The Fire Left More Than Scars and Memories.

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Status: Finished  |  Genre: Flash Fiction  |  House: Booksie Classic
A young girl wears the marks of her past on her body. Was it the fire? or something more?

Submitted: July 29, 2010

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Submitted: July 29, 2010

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I watched the young girl dancing in the small clearing in the woods. She was in her early teens, with dark olive skin and chocolate brown hair. She danced with the wind, her long white dress catching and pulling with her invisible partner, her fingers tangled in the waist high grass. She was smiling, the kind of smile not meant for anyone else, just for her.
I watch as she spins in circles looking at the cross roads where she was standing. I don’t know what way she came from and I don’t know what she will choose. Her long white dress twists around her legs and the long ribbons from the wreath on her head catch and tangle with her long brown hair. She suddenly stops, looking pointedly down each path, then chooses the one closest to where I’m watching from my perch in the tree.
I hop down, landing noiselessly. I watch the girl float by, humming quietly to herself. I follow at a distance and watch as she walks up to the cottage under the old oak tree. The cottage had burned in a fire not long ago and what was left of the frame stayed abandoned. Everyone who lived there had died. With a distant look she waves at the empty porch where the charred swing sways in the wind. I expected her to approach the house but she continued down the path.
Knowing she was headed down the path along the side of the stream, I crossed to the path on the opposite bank. I watched as she danced down the growing stream and she suddenly stopped, turned and waved at a spot just past where I could see. Was someone there?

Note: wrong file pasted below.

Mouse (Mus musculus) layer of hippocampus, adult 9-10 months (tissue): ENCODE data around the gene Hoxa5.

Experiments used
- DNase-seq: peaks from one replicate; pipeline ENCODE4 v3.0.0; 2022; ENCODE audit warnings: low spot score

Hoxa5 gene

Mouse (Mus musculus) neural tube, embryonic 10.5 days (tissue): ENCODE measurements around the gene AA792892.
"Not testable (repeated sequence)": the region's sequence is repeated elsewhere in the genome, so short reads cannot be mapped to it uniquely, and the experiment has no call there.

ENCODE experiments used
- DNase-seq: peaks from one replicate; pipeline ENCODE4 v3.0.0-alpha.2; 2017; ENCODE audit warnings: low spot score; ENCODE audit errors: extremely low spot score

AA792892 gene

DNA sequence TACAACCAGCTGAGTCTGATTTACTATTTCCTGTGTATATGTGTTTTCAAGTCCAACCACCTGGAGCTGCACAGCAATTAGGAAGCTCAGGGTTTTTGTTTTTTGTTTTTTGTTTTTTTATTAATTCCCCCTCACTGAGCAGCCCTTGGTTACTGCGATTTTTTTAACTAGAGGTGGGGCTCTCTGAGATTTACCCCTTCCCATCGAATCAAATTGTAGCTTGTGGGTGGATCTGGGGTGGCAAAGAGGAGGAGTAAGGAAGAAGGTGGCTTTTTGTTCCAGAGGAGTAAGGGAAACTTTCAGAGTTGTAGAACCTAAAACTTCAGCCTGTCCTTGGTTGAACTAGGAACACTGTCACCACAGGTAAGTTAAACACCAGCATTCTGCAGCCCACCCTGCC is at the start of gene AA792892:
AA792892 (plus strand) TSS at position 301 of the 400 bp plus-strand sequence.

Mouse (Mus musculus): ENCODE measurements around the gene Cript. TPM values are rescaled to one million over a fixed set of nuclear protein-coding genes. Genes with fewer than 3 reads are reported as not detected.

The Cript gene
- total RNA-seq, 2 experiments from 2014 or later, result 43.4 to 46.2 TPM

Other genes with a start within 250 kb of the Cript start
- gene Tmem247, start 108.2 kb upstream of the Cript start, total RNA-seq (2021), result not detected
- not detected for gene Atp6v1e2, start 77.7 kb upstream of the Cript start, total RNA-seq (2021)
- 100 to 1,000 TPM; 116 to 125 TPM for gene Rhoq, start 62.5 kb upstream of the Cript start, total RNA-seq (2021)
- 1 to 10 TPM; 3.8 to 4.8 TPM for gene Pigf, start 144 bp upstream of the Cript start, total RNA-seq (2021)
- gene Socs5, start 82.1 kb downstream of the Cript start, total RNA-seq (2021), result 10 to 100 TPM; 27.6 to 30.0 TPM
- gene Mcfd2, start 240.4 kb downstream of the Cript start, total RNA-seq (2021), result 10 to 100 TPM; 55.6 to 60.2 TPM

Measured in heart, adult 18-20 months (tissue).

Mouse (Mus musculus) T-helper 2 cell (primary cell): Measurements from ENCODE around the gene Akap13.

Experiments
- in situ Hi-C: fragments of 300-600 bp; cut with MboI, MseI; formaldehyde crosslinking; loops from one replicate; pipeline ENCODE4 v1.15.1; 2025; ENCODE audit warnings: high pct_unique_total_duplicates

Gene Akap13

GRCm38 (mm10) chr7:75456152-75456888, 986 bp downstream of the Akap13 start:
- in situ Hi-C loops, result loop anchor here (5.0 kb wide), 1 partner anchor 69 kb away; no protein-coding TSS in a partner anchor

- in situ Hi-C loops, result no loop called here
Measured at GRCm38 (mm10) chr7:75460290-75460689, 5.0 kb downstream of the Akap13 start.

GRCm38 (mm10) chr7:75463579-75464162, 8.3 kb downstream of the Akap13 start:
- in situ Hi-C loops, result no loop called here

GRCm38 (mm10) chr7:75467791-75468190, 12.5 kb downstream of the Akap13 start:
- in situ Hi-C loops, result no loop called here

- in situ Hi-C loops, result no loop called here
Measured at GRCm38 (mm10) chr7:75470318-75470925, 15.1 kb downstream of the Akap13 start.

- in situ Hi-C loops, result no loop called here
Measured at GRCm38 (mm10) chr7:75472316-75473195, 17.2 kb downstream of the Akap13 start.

She continued on her way, the small stream widening into a river, until she came to a small wooden canoe tucked under a weeping willow tree. She looked at I, studying it for a short while before she jumped in and pushed off , fast as if she was making sure she couldn’t change her mind.
 I ran down the river bed as she paddled ever faster towards the roaring waterfall. I heard her laughing as she urged the small canoe faster down the river. As the canoe shot off the waterfall the girl jumped from the canoe laughing as she plummeted into the water. I dove into the water knowing she wouldn’t survive if she was pulled under. My tunic and boots got very heavy and when I wrapped my arms around her limp body her long white dress pulled her down. I shed my boots and with all the strength in my now free legs I pulled us both to the surface. I carried her on to the shore and laid her on the soft grass.
 I watched her body struggle to breath but with a shuddering cough she woke up. She sat there for a moment looking around blankly, then she stood. It seemed like she was looking right through me. “Mama! Papa! Your all here! Emery, baby Jasmine! How can this be?” I looked around the empty meadow, sure the people she was talking to were not there, then I saw it. On her feet were read blotches, long healed over, but they were scars. Evidence of the fire everyone said she died in. Her body was never found, but they figured it burned with the rest of that small cabin. There was never a search party.
I watched the girl talk to her invisible family, unsure of what to do. What was there to do? She was happy. She must have somewhere to go, she’s survived all this time. Something made me want to stay with her, make sure she was alright, ask her what had happened; but another part, a stronger part, didn’t want to know, didn’t want to know her hurt and suffering. So I walked away with a silent prayer that she would find someone stronger than I to share her pain.


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